Tag Archives: January Pin Up – Michelle Dicinoski

January Pin-Up Week #4 – Michelle Dicinoski on the art of reading

January is all but over, which means that this is the last time we will be checking in with our first Pin-Up Poet for 2012, Michelle Dicinoski. It’s been wonderful featuring Michelle’s work and I am already getting excited about our February Pin-Up. But for one last time, it’s over to Michelle!


You are one of the featured readers at the opening of The Back Room in February. How do you approach putting together a set of poems for a reading? Readings have become increasingly important in reaching new audiences. What do you hope to create for an audience when you are behind the mic?

I try to tailor my readings to the audience, if possible. But I do have favoured poems, ones that I think are better suited than others for reading aloud. How poems sound is extremely important to me: is there a rhythm that I can connect with onstage, a rhythm that I can use to draw the audience in? This focus on rhythm and pacing began years ago as a way of managing nerves and ensuring I had enough breath. But now it’s become a crucial part of how I read, and it seems to tie in with what and how I write. I haven’t really thought about this before, but a lot of my poems are about suspended moments (a lot of poems are), or swollen moments, and in readings I am trying to step outside time and inhabit the poem in a particular way. So what I am trying to create for the audience is a heightened sense of the poem, created partly through sound and pace, through rhythm and pauses.



These goose bumps are vestiges
like appendices, whale legs, the blind
eyes of salamanders—
reminders of bodies lost.
Which brings me back to you.

That night was all touch and wonder.
Your scapulae, sharp at my palms,
held shocks familiar and new.
Whoever was charged
with naming the bones
named them surely for you:
the sacred one, the little key,
the cuckoo beak, the spade.

Come back to me
in fifty thousand years and still
at the sight of your walk
something will beat in my blood
bat-winged and fierce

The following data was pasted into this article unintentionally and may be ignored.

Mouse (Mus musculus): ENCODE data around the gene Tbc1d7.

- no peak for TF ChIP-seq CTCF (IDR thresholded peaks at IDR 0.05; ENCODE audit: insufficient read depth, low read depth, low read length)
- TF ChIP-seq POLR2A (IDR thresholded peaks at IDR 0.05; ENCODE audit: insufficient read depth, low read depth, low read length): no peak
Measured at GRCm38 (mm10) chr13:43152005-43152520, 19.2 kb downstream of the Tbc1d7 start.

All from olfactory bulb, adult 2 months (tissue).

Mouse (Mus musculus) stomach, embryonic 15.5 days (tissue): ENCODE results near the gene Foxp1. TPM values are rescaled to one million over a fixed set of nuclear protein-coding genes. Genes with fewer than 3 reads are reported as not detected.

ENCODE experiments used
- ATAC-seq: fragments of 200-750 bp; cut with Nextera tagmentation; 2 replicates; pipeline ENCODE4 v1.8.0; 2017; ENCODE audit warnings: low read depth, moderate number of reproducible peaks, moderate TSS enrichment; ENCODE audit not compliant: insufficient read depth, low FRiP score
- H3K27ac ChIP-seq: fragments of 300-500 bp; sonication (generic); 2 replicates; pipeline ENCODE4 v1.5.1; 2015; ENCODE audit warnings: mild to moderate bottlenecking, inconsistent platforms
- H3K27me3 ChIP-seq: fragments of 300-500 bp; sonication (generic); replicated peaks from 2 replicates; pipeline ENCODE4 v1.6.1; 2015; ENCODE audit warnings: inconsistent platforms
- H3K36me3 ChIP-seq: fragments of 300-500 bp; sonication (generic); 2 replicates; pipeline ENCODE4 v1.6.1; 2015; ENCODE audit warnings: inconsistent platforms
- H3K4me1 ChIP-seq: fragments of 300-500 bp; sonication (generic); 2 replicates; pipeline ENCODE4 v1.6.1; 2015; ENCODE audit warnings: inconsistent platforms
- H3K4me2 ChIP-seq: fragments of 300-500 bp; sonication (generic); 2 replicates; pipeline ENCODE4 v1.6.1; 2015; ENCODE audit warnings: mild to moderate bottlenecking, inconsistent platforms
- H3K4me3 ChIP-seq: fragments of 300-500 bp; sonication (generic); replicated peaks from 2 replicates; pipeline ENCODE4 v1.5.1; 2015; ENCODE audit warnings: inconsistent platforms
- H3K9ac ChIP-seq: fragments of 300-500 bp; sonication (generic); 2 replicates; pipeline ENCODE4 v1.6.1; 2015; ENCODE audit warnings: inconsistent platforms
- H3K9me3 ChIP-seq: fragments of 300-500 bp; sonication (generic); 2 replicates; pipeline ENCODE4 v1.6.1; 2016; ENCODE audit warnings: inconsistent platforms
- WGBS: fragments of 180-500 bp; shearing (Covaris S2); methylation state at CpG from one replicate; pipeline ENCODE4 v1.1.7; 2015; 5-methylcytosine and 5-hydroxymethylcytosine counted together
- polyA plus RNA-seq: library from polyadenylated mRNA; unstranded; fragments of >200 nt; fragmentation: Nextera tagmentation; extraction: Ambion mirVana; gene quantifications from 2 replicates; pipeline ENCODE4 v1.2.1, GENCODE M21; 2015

the pump of something ancient launching
something ancient coming home.


The Back Room at Confit Bistro (4/9 Doggett St, Fortitude Valley) opens its doors for 2012, showcasing the work of local visual artists, physical performers, musicians and poets. With the new Sunday timeslot stretching out from 4pm – 7pm, the poetry section will now feature a short Open Mic section, so if you have a poem or two folded in your pocket, make sure you come along. Spaces for the poetry Open Mic will be limited to 10 and names will be drawn from a hat on the day.

Poetry features for the opening event are January Pin-Up girl, Michelle Dicinoski and Lee-Anne Davie. There will also be live music from The Lucky Ones (feat. Sheish Money), visual art from Olivia Spohr and Tricia Reust and the live raunch of Ms BB Le Buff. And I will be there to keep the mic warm between features with the guitar swagger of Sheish Money to drive it all along.

And to celebrate the opening, Confit Bistro are giving away a breakfast for two. For your chance to win all you have to do is click….(http://www.facebook.com/pages/The-Back-Room/170067313082905?ref=tn_tnmn) ….and ‘LIKE’ The Back Room. Winners will be announced at the event.

Date: Sunday February 26
Where: Confit Bistro, 4/9 Doggett St, Fortitude Valley
When: 3pm – 7pm
Entry: Free


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January Pin-Up Week #3: new work from Michelle Dicinoski

Fridays… staying up late, the tinkle of gin on ice and Pin-Up-Poets… what could be better! This week we get a glimpse of some exciting new work from our January Pin-Up, Michelle Dicinoski.


I believe you have started some new work recently. Have any themes started to develop? And can you shed some light on how a poem happens for you…

I’ve been writing non-fiction almost exclusively for the last year or two, so it’s been difficult to start writing poems again. More difficult than I had hoped! I am just rediscovering my poetry process, and for me poems happen very slowly. Probably 95% of my writing is revision, so I will write something, and then revise numerous times, over months and sometimes years. But this year I am also hoping to shake up my approach a little, experiment more, and see what happens. It’s way too soon to talk about themes. But I have noticed that dreams and insects seem to be coming up a lot. God knows what that means.


Pink Cities

You say you sleep with movie stars
and fly with rocket boots.
Circling pink cities
you drink margaritas from a backpack
with a straw that’s worn as spectacles.
Living the dream, my friend.

Maybe that’s all you remember.
Or maybe it’s a cover story.
Listen, do you really know
what goes on in that head of yours?
Nights, you spend eight hours
unconscious in the theme park.
Mornings, you pick yourself up
at the chain-link gate
throat sore from screaming
pockets free of keys and change and
before you can make out their faces
all your companions flee into the street
on footfalls like fists to a pillow.

From the kitchen, the smell of coffee,
the low buzz of radio.
The sweet relief of a warm body
yours, someone else’s,
and one more morning.


Michelle will be featured in the Arts section of Brisbane News next week, so be sure to check out the issue online.


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January Pin-Up Week #2: Michelle Dicinoski

It’s Friday, time to check in with our January Pin-Up-Poet, Michelle Dicinoski.

In asking a handful of people to send me their poetry pick of 2011, Canadian poet, Jacqueline Turner turned me on to Sachiko Murakami’s, Project Rebuild, where she invites people to renovate both her own and other writers’ poems and in doing so asks, what is poetry but a rental unit of language? What is your take on this question?